We bought some Eikun lemon and also plum saki, it was served to us cold and it was delicious. We will need to have a saki party when back on board.
Again with the toilets, they are all heated and even have a music setting in case you don’t want anyone to hear you while in the stall. And all have the water features.
There are vending machines everywhere and Coke is big. The machines even dispense hot drinks. And we heard that in places, they dispense puppies. Yes, puppies.
This is a very clean and orderly society. One of the passengers saw a woman walking her dog. The dog peed on a tree and the woman got out a spray bottle with some solution in it and sprayed the tree. You don’t see garbage anywhere and you can leave your belongings out in plain sight and no one touches them. You see bikes not locked up with the helmets just in a basket and all kinds of examples of the formality of the culture. There is virtually no crime and the police have to find things to do. Shoes must be removed in most places and put in a specific assigned spot. If you are doing something wrong in a restaurant or shop, someone will chase after you to try to let you know.
98% of the adoptions in Japan are of men aged 26-35 years of age! The reasons are #1 to pass on businesses and #2 to have someone to care for you. They have a significant problem in that there are fewer children and the population is aging.
26% of people are over 65 in Japan as compared with 16% in the US. The largest population of people over 100 years of age live in Japan.
English is taught in the schools but they are not good at it here and rarely speak it. Mari and Becky say that is because English is taught by Japanese teachers in most cases so it isn’t really user friendly.
The post offices here are also banks so all business can be done there. They have stacks of these brochures that show you what you can order directly from the post office and have sent to yourself or anyone else. And they sell everything from soup to very valuable gold pieces!
Yes, they do eat horse meat here.
You see a lot of people wearing face masks. In some other countries it is because of pollution. They face some of that here, but it is mostly because of allergies. Becky’s husband David couldn’t believe how effective they were – he resisted for years and has bad allergies – now he is convinced. One of the guides said sometimes women wear the large ones if they don’t have time to put their makeup on!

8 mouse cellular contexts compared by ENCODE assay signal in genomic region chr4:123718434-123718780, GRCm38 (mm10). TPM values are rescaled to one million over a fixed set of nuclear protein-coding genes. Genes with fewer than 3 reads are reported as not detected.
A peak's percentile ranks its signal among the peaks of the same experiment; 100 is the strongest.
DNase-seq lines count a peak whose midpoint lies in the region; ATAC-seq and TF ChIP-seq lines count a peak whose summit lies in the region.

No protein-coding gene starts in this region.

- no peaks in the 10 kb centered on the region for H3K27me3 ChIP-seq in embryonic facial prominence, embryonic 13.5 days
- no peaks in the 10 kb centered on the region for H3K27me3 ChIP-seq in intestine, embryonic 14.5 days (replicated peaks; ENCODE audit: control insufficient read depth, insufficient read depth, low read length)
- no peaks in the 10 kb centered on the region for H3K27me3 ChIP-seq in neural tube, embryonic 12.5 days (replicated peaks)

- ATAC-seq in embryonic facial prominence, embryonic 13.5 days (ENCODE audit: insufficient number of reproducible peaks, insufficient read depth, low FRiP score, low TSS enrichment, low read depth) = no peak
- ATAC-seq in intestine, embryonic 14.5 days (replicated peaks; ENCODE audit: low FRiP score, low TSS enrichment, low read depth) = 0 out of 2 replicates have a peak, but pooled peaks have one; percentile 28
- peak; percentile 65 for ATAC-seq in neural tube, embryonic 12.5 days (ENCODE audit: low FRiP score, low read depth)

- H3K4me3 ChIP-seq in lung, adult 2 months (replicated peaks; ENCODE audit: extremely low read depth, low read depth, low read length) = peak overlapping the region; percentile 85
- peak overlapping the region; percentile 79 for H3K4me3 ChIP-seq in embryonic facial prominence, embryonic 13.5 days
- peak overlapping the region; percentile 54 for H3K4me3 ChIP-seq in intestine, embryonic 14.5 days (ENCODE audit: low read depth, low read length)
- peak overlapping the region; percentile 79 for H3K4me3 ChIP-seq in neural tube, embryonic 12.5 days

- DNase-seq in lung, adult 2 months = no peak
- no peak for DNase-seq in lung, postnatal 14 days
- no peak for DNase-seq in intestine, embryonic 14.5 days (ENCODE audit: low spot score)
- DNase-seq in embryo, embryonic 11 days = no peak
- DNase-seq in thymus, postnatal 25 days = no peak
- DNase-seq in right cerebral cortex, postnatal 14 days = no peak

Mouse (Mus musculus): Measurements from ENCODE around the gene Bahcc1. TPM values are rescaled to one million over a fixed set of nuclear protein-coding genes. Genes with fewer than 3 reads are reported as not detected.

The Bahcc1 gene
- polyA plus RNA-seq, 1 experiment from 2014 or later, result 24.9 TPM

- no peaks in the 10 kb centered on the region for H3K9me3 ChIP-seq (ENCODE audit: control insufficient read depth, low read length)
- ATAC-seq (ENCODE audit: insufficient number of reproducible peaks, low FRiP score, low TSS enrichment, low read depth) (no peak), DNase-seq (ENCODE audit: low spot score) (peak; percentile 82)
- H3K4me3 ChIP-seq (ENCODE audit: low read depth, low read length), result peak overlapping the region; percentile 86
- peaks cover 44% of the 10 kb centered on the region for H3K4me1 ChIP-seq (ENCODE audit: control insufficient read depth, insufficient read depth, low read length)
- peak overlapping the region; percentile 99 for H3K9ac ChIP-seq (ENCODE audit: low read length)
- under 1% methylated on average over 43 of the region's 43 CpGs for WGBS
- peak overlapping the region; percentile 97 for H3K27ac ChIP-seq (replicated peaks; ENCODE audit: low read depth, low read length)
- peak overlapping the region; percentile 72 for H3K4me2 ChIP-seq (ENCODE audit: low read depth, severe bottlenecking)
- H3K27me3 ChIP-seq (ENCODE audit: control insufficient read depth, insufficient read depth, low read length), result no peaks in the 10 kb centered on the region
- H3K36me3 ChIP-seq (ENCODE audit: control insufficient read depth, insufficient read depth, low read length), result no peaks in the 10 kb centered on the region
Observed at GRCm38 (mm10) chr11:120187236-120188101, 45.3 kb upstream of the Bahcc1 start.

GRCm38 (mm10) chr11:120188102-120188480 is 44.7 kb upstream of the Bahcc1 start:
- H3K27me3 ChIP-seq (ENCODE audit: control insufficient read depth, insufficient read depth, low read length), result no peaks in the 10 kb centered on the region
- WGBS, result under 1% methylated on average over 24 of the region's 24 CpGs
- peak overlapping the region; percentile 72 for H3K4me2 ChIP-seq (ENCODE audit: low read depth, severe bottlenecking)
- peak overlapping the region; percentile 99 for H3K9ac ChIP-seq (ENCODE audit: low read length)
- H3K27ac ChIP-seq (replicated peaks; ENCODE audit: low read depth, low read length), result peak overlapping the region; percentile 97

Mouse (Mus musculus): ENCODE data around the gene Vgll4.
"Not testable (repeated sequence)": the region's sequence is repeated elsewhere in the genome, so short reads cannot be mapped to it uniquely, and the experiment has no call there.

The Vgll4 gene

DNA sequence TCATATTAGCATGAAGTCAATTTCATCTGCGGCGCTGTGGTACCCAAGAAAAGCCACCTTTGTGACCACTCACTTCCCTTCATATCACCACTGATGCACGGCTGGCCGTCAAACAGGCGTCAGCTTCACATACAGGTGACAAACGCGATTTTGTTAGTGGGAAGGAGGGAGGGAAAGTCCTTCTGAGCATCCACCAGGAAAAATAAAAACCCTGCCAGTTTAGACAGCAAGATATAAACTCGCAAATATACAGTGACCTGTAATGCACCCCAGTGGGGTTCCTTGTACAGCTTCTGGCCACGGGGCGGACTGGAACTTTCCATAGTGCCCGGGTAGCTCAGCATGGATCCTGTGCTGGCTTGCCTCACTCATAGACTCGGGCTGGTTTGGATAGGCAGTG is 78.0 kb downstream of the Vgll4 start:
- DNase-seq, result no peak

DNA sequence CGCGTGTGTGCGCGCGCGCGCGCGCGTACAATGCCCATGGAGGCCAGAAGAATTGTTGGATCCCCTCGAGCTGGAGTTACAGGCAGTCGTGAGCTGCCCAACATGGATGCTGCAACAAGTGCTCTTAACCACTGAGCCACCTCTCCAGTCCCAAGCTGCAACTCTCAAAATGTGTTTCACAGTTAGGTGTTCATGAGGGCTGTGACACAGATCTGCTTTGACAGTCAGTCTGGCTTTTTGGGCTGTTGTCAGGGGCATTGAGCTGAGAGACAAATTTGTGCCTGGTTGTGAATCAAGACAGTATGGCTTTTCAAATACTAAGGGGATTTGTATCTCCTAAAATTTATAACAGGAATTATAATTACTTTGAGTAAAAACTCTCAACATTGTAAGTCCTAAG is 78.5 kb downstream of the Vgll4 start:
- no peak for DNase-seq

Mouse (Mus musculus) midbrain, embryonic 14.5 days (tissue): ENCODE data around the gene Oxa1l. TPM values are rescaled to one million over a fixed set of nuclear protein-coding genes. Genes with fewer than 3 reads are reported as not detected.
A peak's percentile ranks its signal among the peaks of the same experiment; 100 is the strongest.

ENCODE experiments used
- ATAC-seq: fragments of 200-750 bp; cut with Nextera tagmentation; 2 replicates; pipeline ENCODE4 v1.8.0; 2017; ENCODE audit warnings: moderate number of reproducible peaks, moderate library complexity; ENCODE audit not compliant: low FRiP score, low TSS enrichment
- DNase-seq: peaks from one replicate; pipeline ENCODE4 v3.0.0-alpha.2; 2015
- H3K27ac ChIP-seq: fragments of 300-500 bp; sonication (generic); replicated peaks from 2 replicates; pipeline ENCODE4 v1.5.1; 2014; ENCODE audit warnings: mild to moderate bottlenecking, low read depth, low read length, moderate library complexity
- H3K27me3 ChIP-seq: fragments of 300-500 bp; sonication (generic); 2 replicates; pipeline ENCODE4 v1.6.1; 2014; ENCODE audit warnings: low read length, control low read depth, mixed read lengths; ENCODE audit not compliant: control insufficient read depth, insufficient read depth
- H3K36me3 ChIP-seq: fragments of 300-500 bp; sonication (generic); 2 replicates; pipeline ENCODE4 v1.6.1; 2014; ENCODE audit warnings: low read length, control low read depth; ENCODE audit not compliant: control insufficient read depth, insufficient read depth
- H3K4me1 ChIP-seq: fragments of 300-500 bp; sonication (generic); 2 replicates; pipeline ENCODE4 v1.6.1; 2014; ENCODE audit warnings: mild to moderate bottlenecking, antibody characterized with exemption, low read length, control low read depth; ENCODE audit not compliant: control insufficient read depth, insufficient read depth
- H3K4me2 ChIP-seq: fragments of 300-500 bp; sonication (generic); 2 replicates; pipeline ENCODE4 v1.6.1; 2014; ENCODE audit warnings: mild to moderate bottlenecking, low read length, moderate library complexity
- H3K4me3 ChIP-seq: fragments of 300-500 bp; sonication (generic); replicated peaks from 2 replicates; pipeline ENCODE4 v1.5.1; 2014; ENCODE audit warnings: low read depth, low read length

Becky brought all kinds of snacks for us to taste. The tall package contains a kind of small cookie with chocolate in the center, shown in the first picture. They have a picture on each of them and one is different. Kids love to get them and I hope the kids are better at spotting the different one. We needed all kinds of hints before we got it. The last two pictures are of Becky and David.
David told us a lot about work culture in Japan. Again it is very regimented Cleaning is not done by a service, everyone does it, including the CEO. They get vacations but almost no one takes them. You can’t leave the workplace before the boss. You are seated by length of service, with the CEO always furthest from the door and your place moves as new people join. You are expected to be working at the time your shift starts so people have to come in early so they are working at the exact correct time. There is a morning briefing, at David’s place of work, it happened 5 minutes into the shift. The boss talks about what is going on, including detailed descriptions of why someone is not there and why. If ill, the illness and recuperation is discussed. Lots more to tell, but will save some for future posts.
This first picture is the ticket into the castle. Beautiful! The second picture is a brochure we got in one port with very helpful English/Japanese phrases.
When we were ready to leave the port, a band came out and played several songs including “It’s a small world after all, stars and stripes forever, YMCA (and people on the balconies on the ship and on the pier acted it out) and when we pulled away from the pier – Anchors Aweigh. I did take video but sadly can’t upload it so pictures will have to do. And these young ladies were not tourists and neither were the ones on the pier.
Then it was up to the cabaret in Horizons where Stephanie had her last performance – she will leave us in Tokyo, as will Damien and many of the guests who have traveled on this segment.
On to Tokyo where we arrive at 4 PM and have an overnight stay. We have an ATW event the first evening and a full day tour the second day. I have mentioned that we like to be off the ship when it is an embarkation day and the next segment guests will join on our second day in Tokyo.
Oh, and due to local regulations, the casino is closed when we are at sea around the Japanese ports.
After that we have three more ports in Japan so I will save some of the culture discussions for those posts. It is a fascinating place and very different in many ways than most of the places we have visited in the world.